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Cutting the landline cord - and losing family identity....

landlines.jpgWe are in the midst of a truly fascinating cultural shift right now:
We are losing the "family identity" that has been the main characteristic of telephony for the past 100 years.

Think about it... the other day we were at an evening event and met a great couple with whom we would like to stay in touch. We exchanged contact info and they, like so many people these days, have "cut the cord" and do not have a traditional landline but instead have individual mobile phones. The result is this:

I can't call the "Smiths" and speak to someone.

Instead I can call "John Smith" or "Jane Smith".

If I have a message I want to get to the family I have no simple way to do that. I can no longer call "the family phone" and leave a message on their answering machine inviting them over to dinner.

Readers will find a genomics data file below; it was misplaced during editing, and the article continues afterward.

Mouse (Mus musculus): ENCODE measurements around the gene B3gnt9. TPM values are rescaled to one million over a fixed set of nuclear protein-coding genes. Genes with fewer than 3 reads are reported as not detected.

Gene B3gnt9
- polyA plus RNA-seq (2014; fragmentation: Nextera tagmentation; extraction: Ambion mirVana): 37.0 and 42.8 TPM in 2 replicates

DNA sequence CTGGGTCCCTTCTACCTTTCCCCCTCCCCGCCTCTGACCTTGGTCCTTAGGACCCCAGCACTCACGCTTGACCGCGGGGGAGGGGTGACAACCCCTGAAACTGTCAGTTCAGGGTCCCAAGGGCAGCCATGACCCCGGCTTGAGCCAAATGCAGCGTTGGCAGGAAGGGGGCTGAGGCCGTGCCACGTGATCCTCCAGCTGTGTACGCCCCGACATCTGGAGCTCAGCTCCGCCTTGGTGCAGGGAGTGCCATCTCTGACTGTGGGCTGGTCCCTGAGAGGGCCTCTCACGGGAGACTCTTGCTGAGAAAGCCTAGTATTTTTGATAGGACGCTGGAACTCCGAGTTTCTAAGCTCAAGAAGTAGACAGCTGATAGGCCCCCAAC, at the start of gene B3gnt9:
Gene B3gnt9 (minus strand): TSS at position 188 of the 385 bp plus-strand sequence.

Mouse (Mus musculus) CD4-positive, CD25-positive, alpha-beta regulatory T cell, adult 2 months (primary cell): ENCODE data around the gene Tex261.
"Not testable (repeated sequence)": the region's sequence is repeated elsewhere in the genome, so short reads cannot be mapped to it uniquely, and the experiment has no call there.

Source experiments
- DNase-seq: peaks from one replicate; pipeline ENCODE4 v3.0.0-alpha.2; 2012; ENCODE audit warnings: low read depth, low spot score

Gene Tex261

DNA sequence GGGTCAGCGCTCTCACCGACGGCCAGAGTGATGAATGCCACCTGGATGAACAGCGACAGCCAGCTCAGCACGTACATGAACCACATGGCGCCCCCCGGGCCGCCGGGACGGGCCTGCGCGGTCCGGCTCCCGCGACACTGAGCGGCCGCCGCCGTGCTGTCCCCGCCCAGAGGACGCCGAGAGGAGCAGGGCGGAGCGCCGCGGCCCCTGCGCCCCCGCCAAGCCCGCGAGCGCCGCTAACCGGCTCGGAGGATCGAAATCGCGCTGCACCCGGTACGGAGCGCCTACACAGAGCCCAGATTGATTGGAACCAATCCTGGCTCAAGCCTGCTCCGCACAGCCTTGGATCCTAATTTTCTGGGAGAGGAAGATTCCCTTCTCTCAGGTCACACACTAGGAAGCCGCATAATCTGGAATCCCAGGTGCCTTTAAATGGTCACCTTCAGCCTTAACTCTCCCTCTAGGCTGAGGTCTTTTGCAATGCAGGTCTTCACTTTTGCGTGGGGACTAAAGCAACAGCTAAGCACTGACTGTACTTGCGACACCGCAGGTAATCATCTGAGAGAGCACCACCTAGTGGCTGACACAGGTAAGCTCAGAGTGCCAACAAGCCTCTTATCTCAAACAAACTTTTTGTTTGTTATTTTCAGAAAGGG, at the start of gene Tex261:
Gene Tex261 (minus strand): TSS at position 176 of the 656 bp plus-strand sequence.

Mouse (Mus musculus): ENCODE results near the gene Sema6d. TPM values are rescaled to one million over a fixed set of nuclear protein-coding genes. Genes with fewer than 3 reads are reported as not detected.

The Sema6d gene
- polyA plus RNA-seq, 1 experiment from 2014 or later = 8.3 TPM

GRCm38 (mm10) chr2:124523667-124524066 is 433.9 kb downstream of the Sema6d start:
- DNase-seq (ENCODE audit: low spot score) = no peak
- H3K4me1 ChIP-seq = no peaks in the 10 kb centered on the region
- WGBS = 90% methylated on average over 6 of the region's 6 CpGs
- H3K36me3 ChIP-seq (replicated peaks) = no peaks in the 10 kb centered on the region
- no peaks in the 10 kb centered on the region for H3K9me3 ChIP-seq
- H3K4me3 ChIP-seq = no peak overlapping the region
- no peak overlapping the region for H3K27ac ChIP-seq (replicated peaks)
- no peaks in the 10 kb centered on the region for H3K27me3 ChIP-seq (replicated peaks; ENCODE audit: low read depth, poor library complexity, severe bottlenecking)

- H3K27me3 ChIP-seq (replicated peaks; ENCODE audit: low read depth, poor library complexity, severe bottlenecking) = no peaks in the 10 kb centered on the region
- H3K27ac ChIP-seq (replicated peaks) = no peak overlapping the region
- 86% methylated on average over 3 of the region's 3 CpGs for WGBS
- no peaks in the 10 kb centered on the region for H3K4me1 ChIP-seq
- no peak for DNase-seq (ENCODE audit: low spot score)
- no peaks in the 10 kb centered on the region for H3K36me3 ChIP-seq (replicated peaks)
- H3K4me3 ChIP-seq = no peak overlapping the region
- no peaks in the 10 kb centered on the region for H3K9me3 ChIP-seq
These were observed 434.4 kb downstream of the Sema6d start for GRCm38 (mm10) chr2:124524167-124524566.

Instead I need to call one of the individual phones - and perhaps both to be sure the message gets through, given that cell phones can be lost or need recharging or that sometimes voicemail messages simply don't get through.

And if a young child wants to call a young child at a landline-less home - and the receiving child doesn't yet have their own cell phone - you have to guess which parent the child might be with.

Now, I don't expect this situation to change. Two years ago I wrote at great length about why I was thinking of cutting the cord myself (and then about why I kept my landline). Last year I wrote about the decline in the landline business in North America and while I haven't checked the most recent stats on landline decline, my own anecdotal evidence tells me that the decline is only continuing. I, too, continue to periodically re-assess whether I want to still keep the landline intact.

It's interesting to wonder, though, what this means for the larger fabric of our society. Are there impacts as we remove the "family" identity and focus on our individual identities? How does it change the nature of communication between families? Or does it not really change things at all?

I don't have the answers... this is probably a longer-term research project some graduate student needs to take on. Still, I wonder...

Meanwhile, since I know in one family that one cell phone died and the voicemail is full on the other phone, I guess I'll have to forget about the phone entirely and just send them a message on Facebook... ;-)

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